A brief study of the compositions of Mysore T Chowdaiah

Written by Manasi Prasad on 15 July 2020

The motivation

Recently I was given the responsibility of presenting a few compositions of Mysore T Chowdaiah as part of the 10th Annual music festival of the Bharatiya Samagana Sabha, which was dedicated to composers of the Mysore court. Initially I was skeptical. I had not heard too many compositions of his being sung on the concert platform. Not much had been written or said about them, and the few opinions I had heard from musicians offhand gave me the impression that these compositions lacked in complexity (simplistic?), did not provide scope for elaboration, and hence were unsuitable for the concert platform. My mother (a disciple of Prof. V Ramarathnam, who in turn was a prime disciple of Chowdaiah) knew a couple of compositions, but I had never learnt them in a structured manner.

I have to admit I was reluctant to take up the responsibility. I requested if I could be assigned another composer – with my limited time availability, it would be so much easier to present compositions of Mysore Vasudevacharya or even Jayachamarajendra Wodeyar, whose compositions have been sung and published by so many. But, no, the organizers said this was an opportunity to take up a challenge.

I started my search on the internet, and to my surprise, I found next to no recordings of Chowdaiah compositions. On Youtube, there are two compositions – Prasanna Ganapathe and Devi Poornamangala Kamakshi – played by Chowdaiah himself, which are sweet and short renditions. However, without a vocal version, these were not of much educational value. 

I reached out to Chowdaiah’s great grandson, a friend of mine and well-known flautist Chandan Kumar. He immediately sent me notations to a few compositions. So one morning I started work on these. To my surprise, the compositions were pleasing, lilting and so sweet and easy to sing. With simple yet meaningful lyric and perfect spots for neraval and swara prasthara, I began to wonder why these compositions had not been given their due.

This experience of presenting a concert of Chowdaiah compositions has led me to an attempt to learn and record all of Chowdaiah’s compositions and bring them out on the internet so that they can be sung more frequently on concert platforms and taught to many more students. I plan to complete the project by the end of the year.

Analysis of Chowdaiah compositions

Prof. Ramaratnam’s book has notations for 17 krithis and 5 thillanas. I believe there is a book in Tamil that lists 31 of his compositions with notations. Overall, he is said to have composed nearly 50 compositions spanning varnams, krithis and thillanas.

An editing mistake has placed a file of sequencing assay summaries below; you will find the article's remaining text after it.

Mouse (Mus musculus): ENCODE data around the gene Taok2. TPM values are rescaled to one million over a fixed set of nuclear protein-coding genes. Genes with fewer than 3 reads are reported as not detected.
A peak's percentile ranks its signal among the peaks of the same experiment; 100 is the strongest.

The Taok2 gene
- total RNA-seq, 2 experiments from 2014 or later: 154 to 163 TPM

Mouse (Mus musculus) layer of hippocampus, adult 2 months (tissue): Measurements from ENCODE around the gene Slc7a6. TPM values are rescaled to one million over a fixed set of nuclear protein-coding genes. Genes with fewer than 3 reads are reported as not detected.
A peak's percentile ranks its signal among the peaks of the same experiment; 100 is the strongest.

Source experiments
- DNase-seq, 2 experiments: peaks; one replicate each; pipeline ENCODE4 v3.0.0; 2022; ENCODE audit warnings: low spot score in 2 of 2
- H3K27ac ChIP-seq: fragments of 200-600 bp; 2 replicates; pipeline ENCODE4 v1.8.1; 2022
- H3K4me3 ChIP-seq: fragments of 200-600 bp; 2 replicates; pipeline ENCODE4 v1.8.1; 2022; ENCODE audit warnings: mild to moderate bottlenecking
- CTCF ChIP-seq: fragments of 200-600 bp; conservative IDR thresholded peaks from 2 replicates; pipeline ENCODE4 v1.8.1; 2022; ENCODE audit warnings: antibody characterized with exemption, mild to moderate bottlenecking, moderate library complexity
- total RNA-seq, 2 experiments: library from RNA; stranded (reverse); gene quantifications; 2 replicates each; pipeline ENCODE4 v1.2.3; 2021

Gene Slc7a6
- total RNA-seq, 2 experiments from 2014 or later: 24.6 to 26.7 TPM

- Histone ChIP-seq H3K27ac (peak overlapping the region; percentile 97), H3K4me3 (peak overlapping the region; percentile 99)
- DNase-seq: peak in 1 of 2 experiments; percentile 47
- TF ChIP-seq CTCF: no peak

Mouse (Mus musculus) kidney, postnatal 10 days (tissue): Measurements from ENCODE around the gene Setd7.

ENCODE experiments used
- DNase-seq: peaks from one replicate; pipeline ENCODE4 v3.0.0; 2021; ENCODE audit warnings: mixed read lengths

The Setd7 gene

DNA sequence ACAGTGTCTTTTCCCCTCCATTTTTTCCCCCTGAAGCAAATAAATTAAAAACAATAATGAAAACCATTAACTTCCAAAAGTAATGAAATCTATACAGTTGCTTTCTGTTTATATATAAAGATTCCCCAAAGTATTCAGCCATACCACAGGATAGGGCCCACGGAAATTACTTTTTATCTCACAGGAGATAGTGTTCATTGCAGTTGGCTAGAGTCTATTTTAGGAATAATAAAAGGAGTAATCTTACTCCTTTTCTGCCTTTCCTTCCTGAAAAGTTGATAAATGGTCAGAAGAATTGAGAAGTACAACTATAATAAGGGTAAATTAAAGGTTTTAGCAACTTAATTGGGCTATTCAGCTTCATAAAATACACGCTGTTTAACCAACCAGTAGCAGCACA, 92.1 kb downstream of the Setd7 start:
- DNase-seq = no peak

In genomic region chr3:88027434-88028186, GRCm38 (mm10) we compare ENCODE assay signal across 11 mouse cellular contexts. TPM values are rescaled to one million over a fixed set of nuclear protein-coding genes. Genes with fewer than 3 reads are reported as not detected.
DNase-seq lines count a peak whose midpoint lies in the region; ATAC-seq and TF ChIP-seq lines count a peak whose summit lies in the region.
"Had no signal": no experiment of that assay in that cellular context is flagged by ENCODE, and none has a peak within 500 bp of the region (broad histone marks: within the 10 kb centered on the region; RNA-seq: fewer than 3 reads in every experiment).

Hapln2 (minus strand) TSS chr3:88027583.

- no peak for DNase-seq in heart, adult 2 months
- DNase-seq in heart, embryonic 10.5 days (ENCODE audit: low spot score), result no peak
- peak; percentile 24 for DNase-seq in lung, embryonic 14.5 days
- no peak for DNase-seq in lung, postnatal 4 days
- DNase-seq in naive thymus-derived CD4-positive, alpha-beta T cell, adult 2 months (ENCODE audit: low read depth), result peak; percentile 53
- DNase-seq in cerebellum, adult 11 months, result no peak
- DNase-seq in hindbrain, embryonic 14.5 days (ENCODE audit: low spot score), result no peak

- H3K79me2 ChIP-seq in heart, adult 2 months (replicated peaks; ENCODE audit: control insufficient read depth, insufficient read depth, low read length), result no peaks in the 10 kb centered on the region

Some salient features of his compositions that I have experienced are:


  • Languages used are Kannada, Telugu and Sanskrit
  • Ankita nama used is Trimakuta, a reference to his birth place of Tirumakudalu Narsipura, which is the confluence of three rivers – Kaveri, Kapila and Sphatika Sarovara
  • The lyrics are full of familiar, easily pronounceable words arranged in an uncomplicated manner, again providing scope for musical exploration

Musical structure

  • Simple structure, easy to learn and sing
  • The ragas used are mainly rakti ragas such as saveri, natakuranji, saranga, kalyani etc. which can be explored with manodharma
  • While the notations do not have too many sangathis listed, there is ample scope to add more, within the aesthetic framework of the composition
  • There are plenty of spots for neraval and kalpana swara
  • A few chitteswaras have been given, but again there are many krithis where more chitteswaras can be added
  • One can surmise from the flow of musical ideas that these compositions have been created by a performer, and not a theoretician
  • These mostly madhyama kala compositions are quite brisk and can brighten up any concert


If one reviews the compositions critically, one may perhaps observe that there is no single ‘noteworthy’ or ‘characteristic’ feature that distinguishes his compositional style – one could argue that they seem like ‘any other composition’. While this is partially justified, the very fact that these compositions have been created by one of Karnataka’s and indeed Carnatic music’s greatest musicians means that these compositions form an important part of music history and deserve to be preserved and propagated.


Reasons for relatively less popularity

In summary, when one analyses these compositions, one wonders why they have not been as popular on the concert platform as compared to the other Mysore composers? Some possible reasons could be:

  • Perhaps Chowdaiah was much more focused on his career as a performer rather than as a composer, which is why the number of compositions are limited
  •  As a violinist and an accompanist, he probably lacked the avenues to popularize these compositions (it is easier for vocalists to popularize new compositions in concerts as the lyrics are identifiable)
  • Many of his students were also instrumentalists, which again is a limitation when it comes to carrying forward a legacy of compositions

Having said that, there have been efforts to document and bring out Chowdaiah’s compositions as CDs and books, and several are available. I am sure that with more concerted efforts by musicians, teachers and those belonging to his shishya parampara, we can bring new light to these gems and ensure they secure the place on the concert platform that they richly deserve.


(The author is a well-known Carnatic vocalist and the museum director of the Indian Music Experience)